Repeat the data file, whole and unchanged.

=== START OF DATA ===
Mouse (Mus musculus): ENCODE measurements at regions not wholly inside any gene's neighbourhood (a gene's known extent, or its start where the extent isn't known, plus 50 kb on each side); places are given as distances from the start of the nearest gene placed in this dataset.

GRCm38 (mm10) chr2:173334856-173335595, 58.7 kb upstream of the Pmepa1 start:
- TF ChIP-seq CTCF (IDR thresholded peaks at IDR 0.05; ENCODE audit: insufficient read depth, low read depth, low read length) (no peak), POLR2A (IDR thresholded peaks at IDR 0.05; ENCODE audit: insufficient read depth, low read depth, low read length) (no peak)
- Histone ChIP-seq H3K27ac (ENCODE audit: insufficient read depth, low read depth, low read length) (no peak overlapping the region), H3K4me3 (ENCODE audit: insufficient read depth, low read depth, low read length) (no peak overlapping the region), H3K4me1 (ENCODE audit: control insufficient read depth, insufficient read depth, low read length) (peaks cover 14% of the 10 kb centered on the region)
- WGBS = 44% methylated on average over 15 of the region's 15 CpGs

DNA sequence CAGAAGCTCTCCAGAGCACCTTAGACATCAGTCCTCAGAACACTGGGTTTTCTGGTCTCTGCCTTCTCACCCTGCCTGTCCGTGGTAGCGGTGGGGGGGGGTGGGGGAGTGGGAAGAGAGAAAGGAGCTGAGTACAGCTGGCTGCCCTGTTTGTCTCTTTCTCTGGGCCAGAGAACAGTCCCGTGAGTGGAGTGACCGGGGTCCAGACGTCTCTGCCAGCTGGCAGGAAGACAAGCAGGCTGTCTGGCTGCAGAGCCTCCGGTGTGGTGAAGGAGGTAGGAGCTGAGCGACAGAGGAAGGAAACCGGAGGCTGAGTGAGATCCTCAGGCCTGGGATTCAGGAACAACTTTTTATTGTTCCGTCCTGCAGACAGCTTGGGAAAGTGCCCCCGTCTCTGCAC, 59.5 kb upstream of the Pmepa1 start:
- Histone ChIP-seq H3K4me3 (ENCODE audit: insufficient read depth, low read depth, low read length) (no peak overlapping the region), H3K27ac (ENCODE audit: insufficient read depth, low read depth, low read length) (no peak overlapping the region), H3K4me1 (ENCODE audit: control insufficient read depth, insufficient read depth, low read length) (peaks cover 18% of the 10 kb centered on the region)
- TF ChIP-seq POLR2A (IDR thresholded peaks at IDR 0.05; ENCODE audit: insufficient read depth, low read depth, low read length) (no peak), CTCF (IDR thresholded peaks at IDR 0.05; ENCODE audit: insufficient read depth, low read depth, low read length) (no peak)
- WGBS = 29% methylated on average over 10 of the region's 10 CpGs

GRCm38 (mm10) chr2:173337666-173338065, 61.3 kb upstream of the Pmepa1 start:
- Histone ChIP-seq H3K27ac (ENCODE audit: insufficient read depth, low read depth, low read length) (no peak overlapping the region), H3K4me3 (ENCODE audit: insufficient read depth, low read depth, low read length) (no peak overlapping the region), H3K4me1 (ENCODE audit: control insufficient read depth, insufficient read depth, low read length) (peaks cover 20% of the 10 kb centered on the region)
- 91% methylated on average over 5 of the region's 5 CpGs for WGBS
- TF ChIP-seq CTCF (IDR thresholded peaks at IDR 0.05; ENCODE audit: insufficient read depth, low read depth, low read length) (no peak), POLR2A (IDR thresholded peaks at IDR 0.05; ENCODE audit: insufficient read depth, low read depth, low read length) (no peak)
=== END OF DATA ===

Mouse (Mus musculus): ENCODE measurements at regions not wholly inside any gene's neighbourhood (a gene's known extent, or its start where the extent isn't known, plus 50 kb on each side); places are given as distances from the start of the nearest gene placed in this dataset.

GRCm38 (mm10) chr2:173334856-173335595, 58.7 kb upstream of the Pmepa1 start:
- TF ChIP-seq CTCF (IDR thresholded peaks at IDR 0.05; ENCODE audit: insufficient read depth, low read depth, low read length) (no peak), POLR2A (IDR thresholded peaks at IDR 0.05; ENCODE audit: insufficient read depth, low read depth, low read length) (no peak)
- Histone ChIP-seq H3K27ac (ENCODE audit: insufficient read depth, low read depth, low read length) (no peak overlapping the region), H3K4me3 (ENCODE audit: insufficient read depth, low read depth, low read length) (no peak overlapping the region), H3K4me1 (ENCODE audit: control insufficient read depth, insufficient read depth, low read length) (peaks cover 14% of the 10 kb centered on the region)
- WGBS = 44% methylated on average over 15 of the region's 15 CpGs

DNA sequence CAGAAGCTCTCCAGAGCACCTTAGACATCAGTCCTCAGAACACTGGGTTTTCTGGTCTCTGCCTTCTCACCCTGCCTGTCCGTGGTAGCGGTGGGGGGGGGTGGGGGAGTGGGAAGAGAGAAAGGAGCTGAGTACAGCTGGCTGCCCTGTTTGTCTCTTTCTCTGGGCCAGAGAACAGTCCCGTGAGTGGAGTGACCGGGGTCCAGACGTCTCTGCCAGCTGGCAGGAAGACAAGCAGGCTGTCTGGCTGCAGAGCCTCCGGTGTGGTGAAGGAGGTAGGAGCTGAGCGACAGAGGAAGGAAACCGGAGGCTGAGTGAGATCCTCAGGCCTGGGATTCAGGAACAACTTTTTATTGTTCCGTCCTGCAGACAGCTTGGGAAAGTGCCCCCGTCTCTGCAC, 59.5 kb upstream of the Pmepa1 start:
- Histone ChIP-seq H3K4me3 (ENCODE audit: insufficient read depth, low read depth, low read length) (no peak overlapping the region), H3K27ac (ENCODE audit: insufficient read depth, low read depth, low read length) (no peak overlapping the region), H3K4me1 (ENCODE audit: control insufficient read depth, insufficient read depth, low read length) (peaks cover 18% of the 10 kb centered on the region)
- TF ChIP-seq POLR2A (IDR thresholded peaks at IDR 0.05; ENCODE audit: insufficient read depth, low read depth, low read length) (no peak), CTCF (IDR thresholded peaks at IDR 0.05; ENCODE audit: insufficient read depth, low read depth, low read length) (no peak)
- WGBS = 29% methylated on average over 10 of the region's 10 CpGs

GRCm38 (mm10) chr2:173337666-173338065, 61.3 kb upstream of the Pmepa1 start:
- Histone ChIP-seq H3K27ac (ENCODE audit: insufficient read depth, low read depth, low read length) (no peak overlapping the region), H3K4me3 (ENCODE audit: insufficient read depth, low read depth, low read length) (no peak overlapping the region), H3K4me1 (ENCODE audit: control insufficient read depth, insufficient read depth, low read length) (peaks cover 20% of the 10 kb centered on the region)
- 91% methylated on average over 5 of the region's 5 CpGs for WGBS
- TF ChIP-seq CTCF (IDR thresholded peaks at IDR 0.05; ENCODE audit: insufficient read depth, low read depth, low read length) (no peak), POLR2A (IDR thresholded peaks at IDR 0.05; ENCODE audit: insufficient read depth, low read depth, low read length) (no peak)